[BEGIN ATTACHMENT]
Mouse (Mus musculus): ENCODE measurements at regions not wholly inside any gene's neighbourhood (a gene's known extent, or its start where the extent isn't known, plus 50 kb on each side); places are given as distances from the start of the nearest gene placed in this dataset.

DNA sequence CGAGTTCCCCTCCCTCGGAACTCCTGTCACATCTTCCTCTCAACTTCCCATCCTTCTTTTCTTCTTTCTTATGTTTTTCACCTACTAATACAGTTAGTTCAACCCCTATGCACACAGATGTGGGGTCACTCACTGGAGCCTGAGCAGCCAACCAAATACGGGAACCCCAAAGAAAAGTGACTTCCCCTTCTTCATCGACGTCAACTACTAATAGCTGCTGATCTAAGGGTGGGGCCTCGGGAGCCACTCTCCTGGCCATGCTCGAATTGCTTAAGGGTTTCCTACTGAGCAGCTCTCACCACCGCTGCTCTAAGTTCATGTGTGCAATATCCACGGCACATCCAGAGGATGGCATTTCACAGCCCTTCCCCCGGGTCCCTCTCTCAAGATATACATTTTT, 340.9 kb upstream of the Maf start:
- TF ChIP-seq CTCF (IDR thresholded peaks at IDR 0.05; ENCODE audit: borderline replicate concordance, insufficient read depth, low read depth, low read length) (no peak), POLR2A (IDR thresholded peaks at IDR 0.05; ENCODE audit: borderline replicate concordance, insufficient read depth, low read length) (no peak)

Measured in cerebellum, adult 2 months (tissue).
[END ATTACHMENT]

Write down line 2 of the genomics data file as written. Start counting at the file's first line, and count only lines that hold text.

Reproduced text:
DNA sequence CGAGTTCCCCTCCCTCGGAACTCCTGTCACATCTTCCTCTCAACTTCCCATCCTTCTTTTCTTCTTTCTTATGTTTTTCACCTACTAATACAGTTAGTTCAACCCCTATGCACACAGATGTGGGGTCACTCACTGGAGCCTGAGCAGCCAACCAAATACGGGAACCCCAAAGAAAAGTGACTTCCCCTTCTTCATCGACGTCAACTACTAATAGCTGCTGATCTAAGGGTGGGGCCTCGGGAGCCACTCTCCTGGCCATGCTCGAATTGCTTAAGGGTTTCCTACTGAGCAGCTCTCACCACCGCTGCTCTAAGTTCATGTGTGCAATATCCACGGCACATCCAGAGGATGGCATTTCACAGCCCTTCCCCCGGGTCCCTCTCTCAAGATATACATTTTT, 340.9 kb upstream of the Maf start: